Employment Relations, Leadership & Management

Resolve conflict by concentrating on the interests, not the personalities

Picture of two goats locking horns

Very few people enjoy dealing with workplace conflict. But very few workplaces are entirely conflict free. Even in the best of organisations, people can disagree, fall out, or take a dislike to someone or something.

So how do you, faced by two opposing views, stop people from locking horns?

Whatever you may think about the individuals, the positions they are adopting, and the merits or otherwise of their respective cases, you need to focus on maintaining relationships.

So your underlying approach should be to look at the interests of each party, not their personalities or position:

  • What are the interests of each party?
  • Why is a particular interest important?
  • Is there a less obvious underlying interest?
  • What interests are the same or similar?
  • What do the parties want?

Your aim is to help the parties look forwards, not backwards; and you are looking to a range of options that overlap the interests of both parties.

Ideally you want to secure a win-win outcome, where both parties feel they have gained from your efforts at resolution. But sometimes you may be forced to look for a compromise.

Either way, given the likely different interests of each party, it can sometimes help to unbundle them into their component parts. Indeed, this can lead to an early win-win on the least contentious aspect of a particular interest. An early success like this can ease tension and make the idea of agreement more achievable.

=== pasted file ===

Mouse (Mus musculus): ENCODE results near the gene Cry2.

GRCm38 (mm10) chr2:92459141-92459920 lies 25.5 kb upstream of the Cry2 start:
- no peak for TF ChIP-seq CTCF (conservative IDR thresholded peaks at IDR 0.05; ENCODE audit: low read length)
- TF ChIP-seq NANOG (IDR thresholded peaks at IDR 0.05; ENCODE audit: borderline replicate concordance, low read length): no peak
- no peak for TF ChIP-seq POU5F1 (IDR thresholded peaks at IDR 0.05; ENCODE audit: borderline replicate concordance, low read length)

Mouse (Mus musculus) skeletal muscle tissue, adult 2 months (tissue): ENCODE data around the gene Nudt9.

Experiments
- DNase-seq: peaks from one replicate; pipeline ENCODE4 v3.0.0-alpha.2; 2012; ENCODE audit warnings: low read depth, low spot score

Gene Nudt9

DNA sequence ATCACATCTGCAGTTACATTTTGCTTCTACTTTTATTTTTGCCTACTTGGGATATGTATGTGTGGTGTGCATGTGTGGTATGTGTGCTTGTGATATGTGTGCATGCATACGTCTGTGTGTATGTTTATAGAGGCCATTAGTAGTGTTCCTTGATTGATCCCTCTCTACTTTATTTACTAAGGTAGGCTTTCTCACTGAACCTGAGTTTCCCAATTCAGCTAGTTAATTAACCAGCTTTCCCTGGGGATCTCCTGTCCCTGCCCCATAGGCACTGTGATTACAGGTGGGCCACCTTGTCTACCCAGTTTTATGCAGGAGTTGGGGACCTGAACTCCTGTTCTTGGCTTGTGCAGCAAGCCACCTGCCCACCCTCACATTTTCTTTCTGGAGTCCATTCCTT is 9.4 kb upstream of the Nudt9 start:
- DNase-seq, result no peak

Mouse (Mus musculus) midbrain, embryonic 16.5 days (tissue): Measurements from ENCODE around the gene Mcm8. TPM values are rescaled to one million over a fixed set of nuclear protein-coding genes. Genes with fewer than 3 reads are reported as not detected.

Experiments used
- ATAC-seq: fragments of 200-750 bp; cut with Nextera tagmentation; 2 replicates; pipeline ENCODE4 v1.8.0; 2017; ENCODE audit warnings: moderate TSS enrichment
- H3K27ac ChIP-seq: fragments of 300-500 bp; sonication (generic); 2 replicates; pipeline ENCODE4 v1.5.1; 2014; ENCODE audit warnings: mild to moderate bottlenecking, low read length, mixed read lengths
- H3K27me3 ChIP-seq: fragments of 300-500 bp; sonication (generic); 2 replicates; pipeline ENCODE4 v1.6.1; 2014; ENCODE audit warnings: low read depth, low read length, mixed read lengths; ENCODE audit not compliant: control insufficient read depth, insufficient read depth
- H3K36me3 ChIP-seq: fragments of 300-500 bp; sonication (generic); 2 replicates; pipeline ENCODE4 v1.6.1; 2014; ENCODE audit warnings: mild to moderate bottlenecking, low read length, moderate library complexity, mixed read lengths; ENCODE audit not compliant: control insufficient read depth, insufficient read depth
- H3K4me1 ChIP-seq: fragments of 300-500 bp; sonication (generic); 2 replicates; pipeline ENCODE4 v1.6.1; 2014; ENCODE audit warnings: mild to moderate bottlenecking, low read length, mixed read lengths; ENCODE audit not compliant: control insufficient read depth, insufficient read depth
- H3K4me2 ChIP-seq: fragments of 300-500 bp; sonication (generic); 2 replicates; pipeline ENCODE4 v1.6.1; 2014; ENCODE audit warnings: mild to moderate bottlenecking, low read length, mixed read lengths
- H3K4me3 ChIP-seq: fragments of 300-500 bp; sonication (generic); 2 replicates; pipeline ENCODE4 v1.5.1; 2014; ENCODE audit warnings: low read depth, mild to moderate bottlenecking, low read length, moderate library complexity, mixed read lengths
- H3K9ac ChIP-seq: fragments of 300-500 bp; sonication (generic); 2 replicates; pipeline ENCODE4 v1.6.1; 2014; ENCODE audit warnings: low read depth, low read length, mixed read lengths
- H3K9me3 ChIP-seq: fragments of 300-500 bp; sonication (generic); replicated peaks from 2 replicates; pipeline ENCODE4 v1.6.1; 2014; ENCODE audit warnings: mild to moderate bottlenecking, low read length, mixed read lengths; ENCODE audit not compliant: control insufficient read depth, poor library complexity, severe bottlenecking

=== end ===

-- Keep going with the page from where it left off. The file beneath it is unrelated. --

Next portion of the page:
Sometimes a party will put forward a solution that might seem unworkable. Don’t immediately disregard it. Leave it on the table, and ask for them to come back with more detail on how it would work in practice.

Alternatively, a party might be willing to trade something. If the other side can do likewise, then you have the basis of solution. Explore the idea further to see if offers can be tweaked to align them with particular interests.

Given what you have found out about the interests of each side, don’t be frightened to offer your own solutions. Having a range of options is helpful, as the more challenging options can help to focus minds on the more workable one. But remember that you are trying to generate options that overlap with the interests of those involved. Finally, remember that whatever is agreed, it has to suit your organisation. In other words, you need to check there will be no negative impact on the other staff and volunteers.

Of course you may not succeed in finding a solution. In that case, recognise what you have achieved and agree to try again another time. Indeed, leaving a problem unresolved might make things worse; and that will surely be bad for everyone involved, including you.

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